• AML Webinar (December 2023) available here, which accompanies the AML Manual. It explains the latest legal AML reporting position for accountancy firms and includes a quiz. Upon completion, you receive a CPD Certificate of attendance in your inbox.
  • Letters of engagement and similar templates. Please visit our site here where immediate downloads are available in Word format. A bulk discount is available for orders of five or more items if bought together.
  • ISQM TOOLKIT, or if you prefer to chat through the different audit risks and potential appropriate responses presented by this new standard, please contact John McCarthy FCA by e-mail at john@jmcc.ie.
  • We typically tailor ISQM training and brainstorming sessions to suit your firm’s unique requirements. The ISQM TOOLKIT 2022 is available to purchase here.
After a Poor AML Inspection Result – 6 Things to Do  (and 2 Things to Avoid)

After a Poor AML Inspection Result – 6 Things to Do (and 2 Things to Avoid)

The scenario: Your firm has had a poor outcome from a recent AML Inspection and urgent remedial action is required.

You may have received a list of significant AML Compliance failings from your professional body which you are required to address within a defined timeline. Sometimes these failings are accompanied by additional points to be addressed before the next review.

The following six items need to be implemented as soon as possible:

Do:

  1. Promptly acknowledge receipt of the correspondence.
  2. If you think you are going to need more time to respond, contact the reviewer immediately and ask for the additional time you need. (You will only get one chance to make this request, and be sure to do so well before the time limit expires.)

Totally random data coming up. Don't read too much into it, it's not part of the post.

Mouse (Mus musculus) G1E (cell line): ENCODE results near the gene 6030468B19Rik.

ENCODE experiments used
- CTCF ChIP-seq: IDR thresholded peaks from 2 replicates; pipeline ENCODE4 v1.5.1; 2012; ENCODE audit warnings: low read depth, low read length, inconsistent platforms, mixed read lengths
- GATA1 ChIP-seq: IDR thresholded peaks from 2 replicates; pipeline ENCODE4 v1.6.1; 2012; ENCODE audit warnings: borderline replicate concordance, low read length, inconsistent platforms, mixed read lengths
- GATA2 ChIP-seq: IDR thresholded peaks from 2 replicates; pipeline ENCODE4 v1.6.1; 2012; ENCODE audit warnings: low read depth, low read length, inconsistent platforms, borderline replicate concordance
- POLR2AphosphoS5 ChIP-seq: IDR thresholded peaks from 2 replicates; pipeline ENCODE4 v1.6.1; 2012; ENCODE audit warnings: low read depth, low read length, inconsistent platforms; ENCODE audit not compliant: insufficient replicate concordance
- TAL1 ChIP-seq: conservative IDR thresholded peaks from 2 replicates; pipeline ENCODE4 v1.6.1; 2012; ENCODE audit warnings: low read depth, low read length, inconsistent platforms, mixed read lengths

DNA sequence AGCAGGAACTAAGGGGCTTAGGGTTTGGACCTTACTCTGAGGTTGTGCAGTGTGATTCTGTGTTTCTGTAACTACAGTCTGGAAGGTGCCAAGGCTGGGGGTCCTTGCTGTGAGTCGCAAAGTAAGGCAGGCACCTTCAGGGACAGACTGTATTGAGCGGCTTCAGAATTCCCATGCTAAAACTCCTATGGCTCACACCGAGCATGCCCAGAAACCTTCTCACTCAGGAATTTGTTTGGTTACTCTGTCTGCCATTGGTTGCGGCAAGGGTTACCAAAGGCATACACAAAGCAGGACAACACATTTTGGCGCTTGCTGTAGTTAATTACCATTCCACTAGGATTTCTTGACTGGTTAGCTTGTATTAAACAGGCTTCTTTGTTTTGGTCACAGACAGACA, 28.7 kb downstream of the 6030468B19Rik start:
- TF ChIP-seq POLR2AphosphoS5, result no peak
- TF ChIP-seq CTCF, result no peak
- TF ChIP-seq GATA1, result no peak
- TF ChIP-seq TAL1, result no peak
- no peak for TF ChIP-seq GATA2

3. Consider carefully whether you need to obtain external assistance to deal with the matters, especially if:
    • You are not confident of your understanding of AML requirements
    • The reviewer has indicated that disciplinary proceedings are a possibility
    • You consider the reviewer’s comments are unfair or unreasonable
  4. Stand back and consider whether the firm’s entire approach to AML Compliance needs a re-think, including your firm’s use (or lack thereof) of an AML Compliance package
  5. Carefully study the reviewer’s criticisms and address them comprehensively in your response, including (if appropriate), revised versions of documents such as the firm’s:
  6. Ensure that all responses are factually correct and meticulously accurate.

DON’T

  1. Delay in responding to the review – be proactive.
  2. Criticise the reviewer’s approach or lack of understanding of your firm – instead take a positive approach and send the reviewer additional information to be considered in support of your case.

Overall, be positive and proactive for a much more successful outcome.

To hear more about the latest AML developments and how to be on the alert for suspicions of money laundering and terrorist financing under the Criminal Justice (Money Laundering and Terrorist Financing) Acts 2010 to 2021, see our latest Anti-Money Laundering webinar here.

All our CPD courses are listed here, including our Audit Update webinar.

Please go to our website to see our:

  • Anti-Money Laundering Policies Controls & Procedures Manual (March 2022) — View the Table of Contents here.
  • AML Webinar (December 2023) available here, which accompanies the AML Manual. It explains the latest legal AML reporting position for accountancy firms and includes a quiz. Upon completion, you receive a CPD Certificate of attendance in your inbox.
  • Letters of engagement and similar templates. Please visit our site here where immediate downloads are available in Word format. A bulk discount is available for orders of five or more items if bought together.
  • ISQM TOOLKIT, or if you prefer to chat through the different audit risks and potential appropriate responses presented by this new standard, please contact John McCarthy FCA by e-mail at john@jmcc.ie.
  • We typically tailor ISQM training and brainstorming sessions to suit your firm’s unique requirements. The ISQM TOOLKIT 2022 is available to purchase here.